These galleries -- which include a reconstructed 16th-century temple hall from Madurai, the only example of Indian stone architecture in a museum in the United States -- were for nearly four decades under the curatorial supervision of the eminent art historian Stella Kramrisch (1896-1993), a pioneer and legend in the field who bequeathed choice objects from her own collection to the museum.
Her successor, Darielle Mason, has smartly refurbished and rearranged the galleries, giving pride of place to Kramrisch pieces that have only recently made their museum debut.
There are wonderful things here: a 5th-century Buddhist deity who seems to sway back in a gentle swoon against his halo; a voluptuous 11th-century temple dancer from Rajasthan, her hair caught up in a heavy bun, one extended finger touching her breast; and the Durga, dating from the 9th century, a protectress locked in battle with the buffalo-headed demon twisting at her feet.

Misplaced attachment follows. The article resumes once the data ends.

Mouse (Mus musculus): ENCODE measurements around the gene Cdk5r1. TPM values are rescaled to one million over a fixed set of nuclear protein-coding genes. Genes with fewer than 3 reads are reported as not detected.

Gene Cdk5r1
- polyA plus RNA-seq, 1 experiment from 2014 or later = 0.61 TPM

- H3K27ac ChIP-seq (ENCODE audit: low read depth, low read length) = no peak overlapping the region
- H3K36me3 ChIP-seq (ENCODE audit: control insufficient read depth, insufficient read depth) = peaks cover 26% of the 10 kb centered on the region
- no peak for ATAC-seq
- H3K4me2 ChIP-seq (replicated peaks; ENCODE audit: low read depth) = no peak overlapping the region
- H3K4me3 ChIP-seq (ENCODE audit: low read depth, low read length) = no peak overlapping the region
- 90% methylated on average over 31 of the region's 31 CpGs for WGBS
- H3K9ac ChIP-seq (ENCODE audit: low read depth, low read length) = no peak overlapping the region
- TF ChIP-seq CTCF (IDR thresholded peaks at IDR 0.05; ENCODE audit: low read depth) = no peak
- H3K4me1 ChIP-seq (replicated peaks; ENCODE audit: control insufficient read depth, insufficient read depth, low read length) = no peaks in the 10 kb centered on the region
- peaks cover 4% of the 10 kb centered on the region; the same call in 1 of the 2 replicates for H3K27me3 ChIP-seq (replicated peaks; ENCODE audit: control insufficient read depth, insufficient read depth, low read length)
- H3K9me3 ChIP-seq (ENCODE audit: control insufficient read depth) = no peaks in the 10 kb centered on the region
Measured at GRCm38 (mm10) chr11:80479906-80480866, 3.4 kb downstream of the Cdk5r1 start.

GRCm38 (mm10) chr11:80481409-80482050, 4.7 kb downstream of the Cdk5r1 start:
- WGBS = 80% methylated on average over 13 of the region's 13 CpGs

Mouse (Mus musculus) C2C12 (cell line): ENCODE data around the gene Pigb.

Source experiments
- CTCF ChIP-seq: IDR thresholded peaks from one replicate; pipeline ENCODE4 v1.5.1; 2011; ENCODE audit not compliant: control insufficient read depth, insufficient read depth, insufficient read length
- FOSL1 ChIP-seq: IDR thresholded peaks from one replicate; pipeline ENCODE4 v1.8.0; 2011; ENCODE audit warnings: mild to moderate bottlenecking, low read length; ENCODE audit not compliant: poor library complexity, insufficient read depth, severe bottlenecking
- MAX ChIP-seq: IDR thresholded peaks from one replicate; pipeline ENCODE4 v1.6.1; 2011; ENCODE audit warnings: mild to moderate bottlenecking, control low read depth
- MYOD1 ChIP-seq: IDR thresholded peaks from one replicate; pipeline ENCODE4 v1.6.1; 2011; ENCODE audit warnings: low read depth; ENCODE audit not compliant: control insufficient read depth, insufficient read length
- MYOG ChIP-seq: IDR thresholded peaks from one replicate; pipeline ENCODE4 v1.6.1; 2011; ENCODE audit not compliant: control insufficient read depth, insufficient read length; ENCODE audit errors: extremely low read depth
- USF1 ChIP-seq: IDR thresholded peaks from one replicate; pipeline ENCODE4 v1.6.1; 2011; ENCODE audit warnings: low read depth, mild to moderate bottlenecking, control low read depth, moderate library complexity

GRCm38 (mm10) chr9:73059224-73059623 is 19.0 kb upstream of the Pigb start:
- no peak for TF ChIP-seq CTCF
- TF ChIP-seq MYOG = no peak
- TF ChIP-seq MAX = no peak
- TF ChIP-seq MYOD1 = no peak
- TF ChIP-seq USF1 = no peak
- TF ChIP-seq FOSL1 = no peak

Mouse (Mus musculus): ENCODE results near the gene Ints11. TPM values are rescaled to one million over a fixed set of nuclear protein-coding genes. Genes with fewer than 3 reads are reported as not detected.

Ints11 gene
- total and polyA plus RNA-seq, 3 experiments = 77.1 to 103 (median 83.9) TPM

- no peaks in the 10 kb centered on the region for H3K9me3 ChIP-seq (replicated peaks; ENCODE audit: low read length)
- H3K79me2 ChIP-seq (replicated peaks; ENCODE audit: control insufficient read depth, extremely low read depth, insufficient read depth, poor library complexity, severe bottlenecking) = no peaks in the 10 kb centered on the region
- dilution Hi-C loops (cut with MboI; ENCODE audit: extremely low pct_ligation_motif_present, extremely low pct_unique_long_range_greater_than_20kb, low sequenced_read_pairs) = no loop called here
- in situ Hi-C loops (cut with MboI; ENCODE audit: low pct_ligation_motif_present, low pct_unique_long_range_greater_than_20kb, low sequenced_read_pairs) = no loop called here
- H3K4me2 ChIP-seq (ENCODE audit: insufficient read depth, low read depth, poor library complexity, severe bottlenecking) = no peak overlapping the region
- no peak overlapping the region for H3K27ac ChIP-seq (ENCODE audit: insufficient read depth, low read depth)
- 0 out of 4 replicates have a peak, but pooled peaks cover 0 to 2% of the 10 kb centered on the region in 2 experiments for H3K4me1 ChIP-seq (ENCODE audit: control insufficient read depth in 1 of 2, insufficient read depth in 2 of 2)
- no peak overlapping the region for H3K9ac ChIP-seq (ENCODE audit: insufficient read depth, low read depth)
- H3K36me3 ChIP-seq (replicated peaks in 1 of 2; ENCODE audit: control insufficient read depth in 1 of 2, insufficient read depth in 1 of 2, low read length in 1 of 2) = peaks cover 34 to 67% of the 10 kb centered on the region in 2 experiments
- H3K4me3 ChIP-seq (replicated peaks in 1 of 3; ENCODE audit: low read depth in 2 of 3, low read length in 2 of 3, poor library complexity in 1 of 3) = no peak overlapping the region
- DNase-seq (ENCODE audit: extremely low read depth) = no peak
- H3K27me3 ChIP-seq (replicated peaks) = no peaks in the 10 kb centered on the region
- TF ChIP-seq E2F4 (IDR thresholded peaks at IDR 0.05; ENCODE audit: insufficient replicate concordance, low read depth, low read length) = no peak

India still has its guardians and demons, though some of them have changed form and even meaning over time. It's possible, for example, to see the sultry film actress in Dayanita Singh's photo as an updated version of Kramrisch's blithe dancer, or the avid air force pilots picture by Pamela Singh as a new generation of Durgas, ready to meet any threat.
What might that threat be? Poverty, divisiveness and the inertia of despair are among the demons that post-colonial India continues to struggle with. For that reason, among others, the India portrayed in the Philadelphia photographs feels far less like a finished product than a work in progress, but a vital, vulnerable and precious one, worth a long, long season of celebration.
''India: A Celebration of Independence, 1947-1997'' remains at the Philadelphia Museum of Art, Benjamin Franklin Parkway, through Aug. 31. The exhibition, which is supported by the Ford Motor Company, will travel to the Royal Festival Hall, London, Nov. 28 to Jan. 18, 1998; the Virginia Museum of Fine Arts, Richmond, May to June 1998; the Indianapolis Museum of Art, Sept. 4 to Nov. 15, 1998; the Knoxville Museum of Art, Dec. 18, 1998 to February 1999, and the Chicago Cultural Center, Oct. 30 to December 1999.
Published: 07 - 25 - 1997 , Late Edition - Final , Section C , Column 1 , Page 24
Copyright The New York Times Company 1997